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I've run chkdsk /F many times over the years...and today I had to run it on one of my 2008 R2 servers and I get the normal message:

Chkdsk cannot run because the volume is in use by another process. Would you like to schedule this volume to be checked the next time the system restarts? (Y/N) y

This volume will be checked the next time the system restarts.

I've looked at the Technet doc here: as well as normal google searching and searching on Technet and on google, but can't find what I'm looking for...

The Question:

HOW/where does Windows schedule this on restart? It isn't in Task Scheduler or RunOnce or similar, which makes sense if it needs to run before Windows locks the where exactly does Windows set this "scheduled task" to occur so that the server knows about it even a week later during a maintenance window reboot?

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1 Answer 1

up vote 18 down vote accepted

Great Question. the answer is that the VolumeDirty bit is set on the volume, which (I have to assume) is checked during bootup. Probably similar to the way it's checked when a flash drive is inserted and one gets the popup that says Scan or Continue Without Scanning.

I once tried to come up with a way to schedule a chkdsk for an automated server that had near zero maintenance, by setting the volumedirty bit via powershell script (dirtybitset = $true), but it wouldn't work. I may revisit that as it appears from my link there's a ScheduleAutoChk that does just that and works in conjunction with the dirtybit.

Further research here states:

Every time Windows restarts, Autochk.exe is called by the Kernel to scan all volumes to check if the volume dirty bit is set. If the dirty bit is set.

More info about autochk.exe can be found here to help explain what is going on in Microsoft Technet site and Wikipedia, where Wikipedia states:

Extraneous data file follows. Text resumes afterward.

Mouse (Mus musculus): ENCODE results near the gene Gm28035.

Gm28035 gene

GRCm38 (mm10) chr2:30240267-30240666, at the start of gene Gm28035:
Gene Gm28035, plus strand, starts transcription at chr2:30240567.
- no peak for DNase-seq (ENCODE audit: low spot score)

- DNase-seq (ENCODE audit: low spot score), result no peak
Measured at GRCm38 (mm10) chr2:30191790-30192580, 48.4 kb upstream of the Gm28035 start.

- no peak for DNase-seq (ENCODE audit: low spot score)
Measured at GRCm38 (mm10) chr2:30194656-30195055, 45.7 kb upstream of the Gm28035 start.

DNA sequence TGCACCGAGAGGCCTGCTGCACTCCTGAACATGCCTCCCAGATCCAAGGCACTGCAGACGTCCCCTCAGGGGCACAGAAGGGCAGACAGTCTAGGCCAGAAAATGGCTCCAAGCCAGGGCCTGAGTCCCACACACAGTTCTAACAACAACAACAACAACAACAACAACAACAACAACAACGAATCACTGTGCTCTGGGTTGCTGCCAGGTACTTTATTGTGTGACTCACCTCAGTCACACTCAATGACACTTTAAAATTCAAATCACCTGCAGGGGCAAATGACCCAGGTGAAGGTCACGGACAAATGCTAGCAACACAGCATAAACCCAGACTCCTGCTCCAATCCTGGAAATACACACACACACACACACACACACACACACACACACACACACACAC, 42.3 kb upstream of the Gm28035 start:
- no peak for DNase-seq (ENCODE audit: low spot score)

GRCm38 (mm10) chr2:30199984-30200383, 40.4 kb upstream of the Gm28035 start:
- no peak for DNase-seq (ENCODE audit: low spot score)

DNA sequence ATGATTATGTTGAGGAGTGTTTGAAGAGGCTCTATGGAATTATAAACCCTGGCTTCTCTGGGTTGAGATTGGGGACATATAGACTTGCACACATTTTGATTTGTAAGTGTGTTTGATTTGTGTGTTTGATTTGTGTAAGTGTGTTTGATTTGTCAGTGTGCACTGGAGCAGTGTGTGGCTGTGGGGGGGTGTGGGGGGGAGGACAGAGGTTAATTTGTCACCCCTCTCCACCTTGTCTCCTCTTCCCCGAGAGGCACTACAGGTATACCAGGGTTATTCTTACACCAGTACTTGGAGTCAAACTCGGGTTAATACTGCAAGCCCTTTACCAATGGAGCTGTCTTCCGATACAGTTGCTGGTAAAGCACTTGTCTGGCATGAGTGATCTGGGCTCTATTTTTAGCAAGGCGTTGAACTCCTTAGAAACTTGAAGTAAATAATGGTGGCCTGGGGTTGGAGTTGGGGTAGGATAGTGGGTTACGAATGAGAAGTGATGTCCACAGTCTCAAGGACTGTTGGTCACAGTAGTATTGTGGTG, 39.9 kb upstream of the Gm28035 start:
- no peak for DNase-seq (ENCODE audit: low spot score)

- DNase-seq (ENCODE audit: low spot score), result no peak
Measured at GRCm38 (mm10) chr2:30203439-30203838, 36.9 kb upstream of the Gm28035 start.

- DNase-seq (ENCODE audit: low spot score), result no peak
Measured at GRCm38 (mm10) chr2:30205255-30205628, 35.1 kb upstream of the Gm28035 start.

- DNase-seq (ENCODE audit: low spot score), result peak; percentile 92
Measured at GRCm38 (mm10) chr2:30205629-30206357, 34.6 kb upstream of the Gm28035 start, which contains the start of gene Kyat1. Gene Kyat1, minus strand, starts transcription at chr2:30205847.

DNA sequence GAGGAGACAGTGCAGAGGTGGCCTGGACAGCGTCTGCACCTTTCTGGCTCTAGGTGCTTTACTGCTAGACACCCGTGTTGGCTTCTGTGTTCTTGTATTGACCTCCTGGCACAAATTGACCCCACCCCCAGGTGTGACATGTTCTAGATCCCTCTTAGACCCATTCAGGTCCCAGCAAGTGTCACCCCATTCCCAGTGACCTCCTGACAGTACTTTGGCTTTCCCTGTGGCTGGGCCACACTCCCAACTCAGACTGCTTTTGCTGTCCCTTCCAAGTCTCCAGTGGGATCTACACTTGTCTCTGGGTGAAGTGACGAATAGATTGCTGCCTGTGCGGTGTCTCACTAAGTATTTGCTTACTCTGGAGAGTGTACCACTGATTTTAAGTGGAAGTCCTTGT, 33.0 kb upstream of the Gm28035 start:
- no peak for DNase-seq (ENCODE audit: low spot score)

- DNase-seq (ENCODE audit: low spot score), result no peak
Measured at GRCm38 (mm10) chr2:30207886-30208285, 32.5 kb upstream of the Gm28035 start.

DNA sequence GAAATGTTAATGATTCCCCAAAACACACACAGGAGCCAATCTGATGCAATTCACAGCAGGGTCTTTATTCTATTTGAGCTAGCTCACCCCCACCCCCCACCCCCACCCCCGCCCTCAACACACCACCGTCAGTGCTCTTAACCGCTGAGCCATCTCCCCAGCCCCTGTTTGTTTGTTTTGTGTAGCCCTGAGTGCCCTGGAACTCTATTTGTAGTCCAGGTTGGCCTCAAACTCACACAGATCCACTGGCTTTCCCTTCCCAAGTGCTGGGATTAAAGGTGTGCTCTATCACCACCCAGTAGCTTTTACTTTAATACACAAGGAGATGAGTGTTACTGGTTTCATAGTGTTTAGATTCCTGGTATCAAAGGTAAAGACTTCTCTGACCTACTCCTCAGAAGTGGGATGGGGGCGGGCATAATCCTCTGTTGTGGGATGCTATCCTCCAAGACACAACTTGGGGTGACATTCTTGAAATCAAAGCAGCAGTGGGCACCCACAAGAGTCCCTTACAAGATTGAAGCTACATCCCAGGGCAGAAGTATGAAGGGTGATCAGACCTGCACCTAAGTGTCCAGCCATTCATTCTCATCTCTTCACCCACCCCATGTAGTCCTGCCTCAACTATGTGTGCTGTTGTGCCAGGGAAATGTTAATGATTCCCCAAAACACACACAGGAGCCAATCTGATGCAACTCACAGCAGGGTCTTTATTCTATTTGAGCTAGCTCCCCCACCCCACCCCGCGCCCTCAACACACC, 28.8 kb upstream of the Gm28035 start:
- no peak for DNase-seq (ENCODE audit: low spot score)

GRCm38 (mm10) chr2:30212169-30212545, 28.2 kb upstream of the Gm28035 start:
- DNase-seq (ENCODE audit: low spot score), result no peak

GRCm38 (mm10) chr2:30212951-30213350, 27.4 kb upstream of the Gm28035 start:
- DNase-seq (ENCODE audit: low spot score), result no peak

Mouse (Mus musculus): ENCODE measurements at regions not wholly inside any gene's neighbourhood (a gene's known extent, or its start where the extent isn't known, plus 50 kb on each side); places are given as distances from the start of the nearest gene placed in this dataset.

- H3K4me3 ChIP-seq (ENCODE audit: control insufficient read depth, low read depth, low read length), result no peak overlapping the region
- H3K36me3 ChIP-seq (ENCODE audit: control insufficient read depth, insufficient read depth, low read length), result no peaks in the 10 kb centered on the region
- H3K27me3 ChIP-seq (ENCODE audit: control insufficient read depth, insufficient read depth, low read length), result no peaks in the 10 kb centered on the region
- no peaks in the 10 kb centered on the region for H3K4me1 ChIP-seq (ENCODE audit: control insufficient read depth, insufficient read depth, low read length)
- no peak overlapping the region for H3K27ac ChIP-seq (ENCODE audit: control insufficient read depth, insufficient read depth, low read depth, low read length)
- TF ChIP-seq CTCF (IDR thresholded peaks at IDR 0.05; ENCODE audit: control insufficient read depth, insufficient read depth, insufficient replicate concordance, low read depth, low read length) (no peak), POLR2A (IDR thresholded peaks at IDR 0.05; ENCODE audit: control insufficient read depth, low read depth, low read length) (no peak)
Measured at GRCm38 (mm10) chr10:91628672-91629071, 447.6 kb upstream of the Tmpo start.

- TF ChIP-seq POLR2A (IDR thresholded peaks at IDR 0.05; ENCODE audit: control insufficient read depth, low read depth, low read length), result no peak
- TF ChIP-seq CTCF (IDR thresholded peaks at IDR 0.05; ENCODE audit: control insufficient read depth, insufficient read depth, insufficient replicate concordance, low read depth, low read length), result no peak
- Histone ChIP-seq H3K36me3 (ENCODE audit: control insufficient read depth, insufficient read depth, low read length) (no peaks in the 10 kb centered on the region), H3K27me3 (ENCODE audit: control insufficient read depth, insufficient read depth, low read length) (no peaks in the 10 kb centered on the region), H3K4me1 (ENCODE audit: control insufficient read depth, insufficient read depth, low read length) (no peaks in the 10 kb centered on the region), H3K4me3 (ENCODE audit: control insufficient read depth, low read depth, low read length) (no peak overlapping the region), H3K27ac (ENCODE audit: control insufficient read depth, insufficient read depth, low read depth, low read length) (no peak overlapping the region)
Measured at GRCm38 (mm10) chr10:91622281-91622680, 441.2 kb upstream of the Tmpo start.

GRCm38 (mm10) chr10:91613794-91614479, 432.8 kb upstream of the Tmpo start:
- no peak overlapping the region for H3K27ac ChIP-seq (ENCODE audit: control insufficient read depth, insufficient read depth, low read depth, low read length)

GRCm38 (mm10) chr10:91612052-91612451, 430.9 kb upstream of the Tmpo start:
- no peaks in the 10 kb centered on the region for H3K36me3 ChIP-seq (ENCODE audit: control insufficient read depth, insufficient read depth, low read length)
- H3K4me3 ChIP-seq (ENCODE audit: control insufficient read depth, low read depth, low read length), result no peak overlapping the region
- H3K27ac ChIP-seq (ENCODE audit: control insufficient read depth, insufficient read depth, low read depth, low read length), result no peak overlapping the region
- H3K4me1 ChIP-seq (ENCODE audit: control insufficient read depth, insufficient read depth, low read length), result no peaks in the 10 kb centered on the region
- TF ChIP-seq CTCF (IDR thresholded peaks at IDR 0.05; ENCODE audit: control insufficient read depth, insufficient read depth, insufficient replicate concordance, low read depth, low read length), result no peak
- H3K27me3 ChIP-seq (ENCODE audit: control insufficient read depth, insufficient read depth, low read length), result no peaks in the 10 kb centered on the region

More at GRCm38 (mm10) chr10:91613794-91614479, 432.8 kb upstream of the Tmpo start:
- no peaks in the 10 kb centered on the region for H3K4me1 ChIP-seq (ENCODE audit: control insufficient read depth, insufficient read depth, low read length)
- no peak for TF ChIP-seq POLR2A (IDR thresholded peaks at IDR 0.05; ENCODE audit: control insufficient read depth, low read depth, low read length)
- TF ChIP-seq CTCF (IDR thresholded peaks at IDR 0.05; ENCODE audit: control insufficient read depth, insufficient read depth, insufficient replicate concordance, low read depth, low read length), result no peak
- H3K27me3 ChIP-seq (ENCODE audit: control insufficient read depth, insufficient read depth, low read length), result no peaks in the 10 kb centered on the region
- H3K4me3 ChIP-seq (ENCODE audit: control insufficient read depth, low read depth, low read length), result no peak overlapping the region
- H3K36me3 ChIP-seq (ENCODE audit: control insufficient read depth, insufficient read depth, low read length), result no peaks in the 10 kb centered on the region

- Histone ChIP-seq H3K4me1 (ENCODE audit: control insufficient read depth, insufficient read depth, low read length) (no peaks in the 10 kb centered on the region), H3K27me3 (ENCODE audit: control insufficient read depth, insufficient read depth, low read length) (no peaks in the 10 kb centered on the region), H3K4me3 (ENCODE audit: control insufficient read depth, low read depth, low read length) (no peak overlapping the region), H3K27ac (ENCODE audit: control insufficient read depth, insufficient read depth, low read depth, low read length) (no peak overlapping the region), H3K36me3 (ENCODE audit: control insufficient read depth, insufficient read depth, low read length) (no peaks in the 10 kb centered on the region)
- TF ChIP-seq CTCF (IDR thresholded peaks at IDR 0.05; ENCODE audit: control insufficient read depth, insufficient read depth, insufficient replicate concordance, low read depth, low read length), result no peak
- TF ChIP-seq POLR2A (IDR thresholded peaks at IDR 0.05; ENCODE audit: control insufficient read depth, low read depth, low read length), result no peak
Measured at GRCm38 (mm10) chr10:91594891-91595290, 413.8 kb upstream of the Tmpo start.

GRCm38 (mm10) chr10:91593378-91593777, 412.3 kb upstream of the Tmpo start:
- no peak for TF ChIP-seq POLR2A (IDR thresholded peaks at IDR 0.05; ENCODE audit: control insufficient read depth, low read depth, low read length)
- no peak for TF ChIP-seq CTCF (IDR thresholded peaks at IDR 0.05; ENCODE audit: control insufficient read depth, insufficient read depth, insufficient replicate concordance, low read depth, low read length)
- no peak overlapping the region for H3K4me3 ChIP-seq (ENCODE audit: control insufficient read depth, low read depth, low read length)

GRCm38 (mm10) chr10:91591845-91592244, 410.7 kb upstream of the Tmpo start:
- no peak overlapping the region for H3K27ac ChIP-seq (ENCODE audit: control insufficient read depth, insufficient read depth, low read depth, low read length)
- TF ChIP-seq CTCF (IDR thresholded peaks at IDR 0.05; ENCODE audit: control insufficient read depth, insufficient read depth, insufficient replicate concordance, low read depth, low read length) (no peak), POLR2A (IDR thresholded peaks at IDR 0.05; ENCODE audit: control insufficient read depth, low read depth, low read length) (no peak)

Once all the Boot and System drivers have been loaded, the kernel (system thread) starts the Session Manager Subsystem (smss.exe).

Before any files are opened, Autochk is started by smss.exe. Autochk mounts all drives and checks them one at a time to see whether or not they were cleanly unmounted. If autochk determines one or more volumes are dirty, it will automatically run chkdsk

Specifically it appears if you look in the registry under:

HKLM\System\CurrentControlSet\Control\Session Manager

There is a value of BootExecute that gets changed from autocheck autochk * to something like autocheck autochk /p \\??\C: autocheck autochk *

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aha...OK cool I found additional detail I'll add to your answer...thank you sir! – TheCleaner Feb 13 '14 at 15:52
For reference: it appears you can use chkntfs /c %SystemDrive% to schedule the boot volume for checking on reboot without mucking around with the registry directly. (Of course, you have to have admin rights to do it.) – cHao Feb 13 '14 at 18:32
@cHao - you don't have to muck with the registry directly regardless. `chkdsk /f %SystemDrive% does the same thing. Maybe I'm not following your comment. – TheCleaner Feb 13 '14 at 19:03
@TheCleaner: With chkntfs /c, though, you don't get the "Would you like to schedule...?" prompt. That can be an important difference if you want to dirtify the drive as part of a scheduled task, for example. – cHao Feb 13 '14 at 19:24
@MDMoore313: /c is the option to schedule the check. Without it, chkntfs will just tell you whether a check has been scheduled. – cHao Feb 13 '14 at 19:30

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